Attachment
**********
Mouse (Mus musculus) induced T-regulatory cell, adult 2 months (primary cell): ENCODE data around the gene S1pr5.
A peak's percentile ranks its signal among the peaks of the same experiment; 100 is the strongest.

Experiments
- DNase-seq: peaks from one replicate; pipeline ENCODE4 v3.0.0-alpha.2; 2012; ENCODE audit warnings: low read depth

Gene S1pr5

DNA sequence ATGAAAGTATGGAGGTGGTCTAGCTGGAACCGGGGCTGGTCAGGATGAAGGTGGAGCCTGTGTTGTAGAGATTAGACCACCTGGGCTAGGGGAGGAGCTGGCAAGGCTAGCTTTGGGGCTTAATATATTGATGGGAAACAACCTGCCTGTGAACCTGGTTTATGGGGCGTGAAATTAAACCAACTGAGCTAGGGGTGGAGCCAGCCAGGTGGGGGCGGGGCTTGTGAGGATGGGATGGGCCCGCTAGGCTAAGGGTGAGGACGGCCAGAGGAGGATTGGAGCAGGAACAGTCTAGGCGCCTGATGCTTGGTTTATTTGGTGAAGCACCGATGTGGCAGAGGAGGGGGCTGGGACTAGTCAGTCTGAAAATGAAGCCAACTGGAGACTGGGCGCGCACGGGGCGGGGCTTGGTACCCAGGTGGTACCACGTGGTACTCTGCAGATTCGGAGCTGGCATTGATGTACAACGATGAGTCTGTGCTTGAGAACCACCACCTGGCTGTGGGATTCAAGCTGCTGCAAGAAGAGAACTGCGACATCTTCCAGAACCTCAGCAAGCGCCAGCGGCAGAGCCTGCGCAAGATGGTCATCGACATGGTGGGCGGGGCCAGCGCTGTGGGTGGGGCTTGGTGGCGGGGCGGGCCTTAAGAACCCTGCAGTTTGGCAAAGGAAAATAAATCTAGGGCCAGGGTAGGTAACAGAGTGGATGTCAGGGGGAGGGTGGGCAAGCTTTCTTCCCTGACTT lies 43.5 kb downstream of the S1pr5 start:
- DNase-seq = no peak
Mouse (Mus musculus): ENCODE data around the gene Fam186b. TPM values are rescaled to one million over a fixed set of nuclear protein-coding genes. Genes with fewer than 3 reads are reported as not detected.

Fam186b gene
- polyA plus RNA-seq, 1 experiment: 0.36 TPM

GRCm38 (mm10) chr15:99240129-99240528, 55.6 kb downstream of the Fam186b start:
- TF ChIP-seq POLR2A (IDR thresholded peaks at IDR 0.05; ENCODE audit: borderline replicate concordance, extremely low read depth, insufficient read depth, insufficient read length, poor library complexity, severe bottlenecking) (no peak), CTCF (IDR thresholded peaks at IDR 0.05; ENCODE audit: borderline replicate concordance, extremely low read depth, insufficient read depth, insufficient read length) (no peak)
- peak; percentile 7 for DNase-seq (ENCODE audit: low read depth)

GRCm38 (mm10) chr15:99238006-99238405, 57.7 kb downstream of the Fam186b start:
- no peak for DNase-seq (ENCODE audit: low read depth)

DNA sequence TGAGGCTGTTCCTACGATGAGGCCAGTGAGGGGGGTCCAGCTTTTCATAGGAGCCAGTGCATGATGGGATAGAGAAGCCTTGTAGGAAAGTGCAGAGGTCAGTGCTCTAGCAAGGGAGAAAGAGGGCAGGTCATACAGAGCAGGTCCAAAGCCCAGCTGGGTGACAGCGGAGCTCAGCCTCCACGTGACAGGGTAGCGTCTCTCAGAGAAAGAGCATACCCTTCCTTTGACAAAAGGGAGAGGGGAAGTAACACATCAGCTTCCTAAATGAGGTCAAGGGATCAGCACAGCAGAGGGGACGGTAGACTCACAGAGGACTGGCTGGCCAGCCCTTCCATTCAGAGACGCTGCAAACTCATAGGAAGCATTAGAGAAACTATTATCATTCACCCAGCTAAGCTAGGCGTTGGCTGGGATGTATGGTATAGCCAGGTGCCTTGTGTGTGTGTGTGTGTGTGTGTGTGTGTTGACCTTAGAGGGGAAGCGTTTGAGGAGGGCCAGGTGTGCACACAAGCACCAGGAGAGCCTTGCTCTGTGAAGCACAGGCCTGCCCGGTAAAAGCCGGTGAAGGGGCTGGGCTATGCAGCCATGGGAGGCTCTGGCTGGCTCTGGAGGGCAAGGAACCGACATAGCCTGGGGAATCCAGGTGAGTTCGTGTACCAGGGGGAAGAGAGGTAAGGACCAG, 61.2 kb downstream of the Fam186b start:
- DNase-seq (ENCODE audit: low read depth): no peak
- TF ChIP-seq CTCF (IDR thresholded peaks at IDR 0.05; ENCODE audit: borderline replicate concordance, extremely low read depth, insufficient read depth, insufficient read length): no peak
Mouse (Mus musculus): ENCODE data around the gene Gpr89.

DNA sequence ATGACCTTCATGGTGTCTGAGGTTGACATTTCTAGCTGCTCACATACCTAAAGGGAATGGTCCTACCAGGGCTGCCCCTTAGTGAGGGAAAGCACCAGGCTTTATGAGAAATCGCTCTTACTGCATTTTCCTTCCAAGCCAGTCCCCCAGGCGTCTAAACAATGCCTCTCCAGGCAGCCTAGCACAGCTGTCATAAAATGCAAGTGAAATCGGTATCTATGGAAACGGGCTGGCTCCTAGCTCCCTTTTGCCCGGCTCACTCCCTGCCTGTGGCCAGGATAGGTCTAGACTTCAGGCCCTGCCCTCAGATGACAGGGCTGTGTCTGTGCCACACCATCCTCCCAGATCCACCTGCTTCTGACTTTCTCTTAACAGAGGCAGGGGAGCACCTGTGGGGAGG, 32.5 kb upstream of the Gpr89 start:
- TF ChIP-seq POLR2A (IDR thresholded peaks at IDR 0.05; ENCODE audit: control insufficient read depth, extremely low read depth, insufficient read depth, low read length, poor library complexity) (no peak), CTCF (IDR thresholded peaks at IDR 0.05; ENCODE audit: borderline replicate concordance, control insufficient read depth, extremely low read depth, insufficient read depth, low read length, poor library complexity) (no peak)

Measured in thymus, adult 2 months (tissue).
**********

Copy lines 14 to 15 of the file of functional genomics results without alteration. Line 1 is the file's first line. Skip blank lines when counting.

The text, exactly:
GRCm38 (mm10) chr15:99238006-99238405, 57.7 kb downstream of the Fam186b start:
- no peak for DNase-seq (ENCODE audit: low read depth)